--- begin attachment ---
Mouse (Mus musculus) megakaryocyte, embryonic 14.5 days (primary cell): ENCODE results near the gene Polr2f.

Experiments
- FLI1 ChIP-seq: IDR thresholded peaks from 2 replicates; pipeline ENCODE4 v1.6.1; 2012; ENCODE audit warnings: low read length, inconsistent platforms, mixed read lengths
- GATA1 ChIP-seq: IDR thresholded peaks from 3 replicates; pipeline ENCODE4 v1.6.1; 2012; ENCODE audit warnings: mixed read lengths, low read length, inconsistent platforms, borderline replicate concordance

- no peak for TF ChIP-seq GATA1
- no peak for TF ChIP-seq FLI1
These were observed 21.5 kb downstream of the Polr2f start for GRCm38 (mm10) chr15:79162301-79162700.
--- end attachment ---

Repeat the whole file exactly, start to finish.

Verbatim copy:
Mouse (Mus musculus) megakaryocyte, embryonic 14.5 days (primary cell): ENCODE results near the gene Polr2f.

Experiments
- FLI1 ChIP-seq: IDR thresholded peaks from 2 replicates; pipeline ENCODE4 v1.6.1; 2012; ENCODE audit warnings: low read length, inconsistent platforms, mixed read lengths
- GATA1 ChIP-seq: IDR thresholded peaks from 3 replicates; pipeline ENCODE4 v1.6.1; 2012; ENCODE audit warnings: mixed read lengths, low read length, inconsistent platforms, borderline replicate concordance

- no peak for TF ChIP-seq GATA1
- no peak for TF ChIP-seq FLI1
These were observed 21.5 kb downstream of the Polr2f start for GRCm38 (mm10) chr15:79162301-79162700.